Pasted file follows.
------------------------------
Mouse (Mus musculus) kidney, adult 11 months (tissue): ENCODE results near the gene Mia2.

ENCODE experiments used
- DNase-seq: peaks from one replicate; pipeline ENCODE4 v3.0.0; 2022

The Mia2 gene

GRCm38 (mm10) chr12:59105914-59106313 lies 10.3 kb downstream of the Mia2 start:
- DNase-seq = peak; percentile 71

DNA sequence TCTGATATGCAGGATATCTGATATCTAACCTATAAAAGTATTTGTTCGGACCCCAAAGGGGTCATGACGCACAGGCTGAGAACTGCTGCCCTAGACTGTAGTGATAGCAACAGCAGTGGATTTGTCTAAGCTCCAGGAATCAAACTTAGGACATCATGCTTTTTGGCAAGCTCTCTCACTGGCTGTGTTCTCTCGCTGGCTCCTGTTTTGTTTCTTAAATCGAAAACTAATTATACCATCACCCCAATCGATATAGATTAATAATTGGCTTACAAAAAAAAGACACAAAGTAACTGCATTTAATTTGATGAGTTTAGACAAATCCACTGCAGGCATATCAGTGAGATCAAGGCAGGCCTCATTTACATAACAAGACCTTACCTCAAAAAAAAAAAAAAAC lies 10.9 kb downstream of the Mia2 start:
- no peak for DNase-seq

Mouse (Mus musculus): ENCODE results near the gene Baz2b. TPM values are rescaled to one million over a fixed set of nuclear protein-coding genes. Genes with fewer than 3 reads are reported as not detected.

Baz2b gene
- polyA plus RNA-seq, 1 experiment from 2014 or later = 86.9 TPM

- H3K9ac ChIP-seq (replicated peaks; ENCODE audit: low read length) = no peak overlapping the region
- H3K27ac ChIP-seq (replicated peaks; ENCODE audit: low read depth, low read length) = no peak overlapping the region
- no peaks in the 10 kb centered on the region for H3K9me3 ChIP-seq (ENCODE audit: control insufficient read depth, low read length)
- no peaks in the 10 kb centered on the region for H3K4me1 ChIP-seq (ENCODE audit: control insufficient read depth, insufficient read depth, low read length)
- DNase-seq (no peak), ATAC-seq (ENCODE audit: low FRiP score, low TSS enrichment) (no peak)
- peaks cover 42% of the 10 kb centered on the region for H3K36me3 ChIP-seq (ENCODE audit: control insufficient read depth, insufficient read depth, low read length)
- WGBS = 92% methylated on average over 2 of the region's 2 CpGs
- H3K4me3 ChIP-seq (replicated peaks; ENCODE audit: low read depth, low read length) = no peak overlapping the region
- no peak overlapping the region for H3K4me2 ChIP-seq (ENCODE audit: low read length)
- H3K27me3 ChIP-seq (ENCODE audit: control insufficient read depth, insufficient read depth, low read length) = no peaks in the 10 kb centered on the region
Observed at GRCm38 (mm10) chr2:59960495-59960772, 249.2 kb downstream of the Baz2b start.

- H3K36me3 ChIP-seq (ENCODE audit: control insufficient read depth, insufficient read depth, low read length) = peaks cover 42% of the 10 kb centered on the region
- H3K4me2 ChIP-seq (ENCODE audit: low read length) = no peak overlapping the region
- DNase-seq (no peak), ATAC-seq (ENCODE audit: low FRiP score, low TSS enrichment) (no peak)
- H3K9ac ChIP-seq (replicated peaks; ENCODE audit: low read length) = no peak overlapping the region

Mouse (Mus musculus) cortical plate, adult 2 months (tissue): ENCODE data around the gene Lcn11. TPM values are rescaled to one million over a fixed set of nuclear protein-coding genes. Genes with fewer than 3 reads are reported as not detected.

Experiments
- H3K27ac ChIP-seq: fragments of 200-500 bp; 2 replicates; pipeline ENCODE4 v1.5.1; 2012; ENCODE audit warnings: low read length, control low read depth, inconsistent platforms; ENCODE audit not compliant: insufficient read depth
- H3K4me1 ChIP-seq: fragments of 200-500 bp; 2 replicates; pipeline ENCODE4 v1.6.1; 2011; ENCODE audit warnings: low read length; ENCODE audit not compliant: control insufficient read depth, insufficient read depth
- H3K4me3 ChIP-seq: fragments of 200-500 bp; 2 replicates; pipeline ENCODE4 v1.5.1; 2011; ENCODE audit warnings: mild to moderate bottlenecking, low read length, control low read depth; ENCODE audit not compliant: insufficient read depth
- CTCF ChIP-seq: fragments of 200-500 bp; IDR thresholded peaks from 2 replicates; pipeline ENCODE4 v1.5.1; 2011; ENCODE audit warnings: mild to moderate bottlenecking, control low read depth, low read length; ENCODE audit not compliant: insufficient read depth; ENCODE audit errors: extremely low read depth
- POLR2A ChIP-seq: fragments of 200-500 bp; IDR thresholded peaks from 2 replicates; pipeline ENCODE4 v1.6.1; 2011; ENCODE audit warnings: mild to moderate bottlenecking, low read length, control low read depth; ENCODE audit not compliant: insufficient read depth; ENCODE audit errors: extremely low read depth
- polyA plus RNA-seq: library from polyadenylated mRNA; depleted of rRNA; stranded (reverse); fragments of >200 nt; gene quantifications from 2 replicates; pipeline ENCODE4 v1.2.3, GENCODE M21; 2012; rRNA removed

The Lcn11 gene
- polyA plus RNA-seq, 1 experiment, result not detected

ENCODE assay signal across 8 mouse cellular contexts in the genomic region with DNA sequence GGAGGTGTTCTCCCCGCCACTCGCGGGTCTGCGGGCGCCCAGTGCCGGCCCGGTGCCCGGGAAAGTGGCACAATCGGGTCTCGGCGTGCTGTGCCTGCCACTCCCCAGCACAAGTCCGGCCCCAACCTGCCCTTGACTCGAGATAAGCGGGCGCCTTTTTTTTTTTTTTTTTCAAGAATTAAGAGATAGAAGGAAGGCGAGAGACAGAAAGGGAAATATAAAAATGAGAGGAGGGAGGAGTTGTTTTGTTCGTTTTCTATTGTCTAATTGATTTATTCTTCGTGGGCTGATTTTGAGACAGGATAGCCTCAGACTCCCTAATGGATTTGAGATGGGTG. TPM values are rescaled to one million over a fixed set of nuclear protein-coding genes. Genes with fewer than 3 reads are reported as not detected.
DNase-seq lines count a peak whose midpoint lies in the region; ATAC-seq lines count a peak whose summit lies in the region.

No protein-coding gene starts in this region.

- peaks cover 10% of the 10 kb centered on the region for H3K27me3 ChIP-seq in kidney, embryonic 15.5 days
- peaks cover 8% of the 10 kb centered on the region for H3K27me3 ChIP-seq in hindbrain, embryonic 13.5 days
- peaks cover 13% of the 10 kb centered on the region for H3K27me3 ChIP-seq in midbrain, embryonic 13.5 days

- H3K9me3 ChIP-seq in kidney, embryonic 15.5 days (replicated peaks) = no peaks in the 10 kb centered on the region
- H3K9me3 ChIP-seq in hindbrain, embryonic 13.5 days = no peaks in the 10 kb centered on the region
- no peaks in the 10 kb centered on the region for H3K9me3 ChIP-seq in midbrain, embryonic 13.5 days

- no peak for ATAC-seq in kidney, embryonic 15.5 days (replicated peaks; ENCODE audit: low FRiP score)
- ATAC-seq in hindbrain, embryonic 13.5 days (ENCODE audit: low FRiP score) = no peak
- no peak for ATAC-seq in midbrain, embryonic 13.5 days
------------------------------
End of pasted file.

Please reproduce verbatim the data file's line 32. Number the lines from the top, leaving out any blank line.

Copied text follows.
- CTCF ChIP-seq: fragments of 200-500 bp; IDR thresholded peaks from 2 replicates; pipeline ENCODE4 v1.5.1; 2011; ENCODE audit warnings: mild to moderate bottlenecking, control low read depth, low read length; ENCODE audit not compliant: insufficient read depth; ENCODE audit errors: extremely low read depth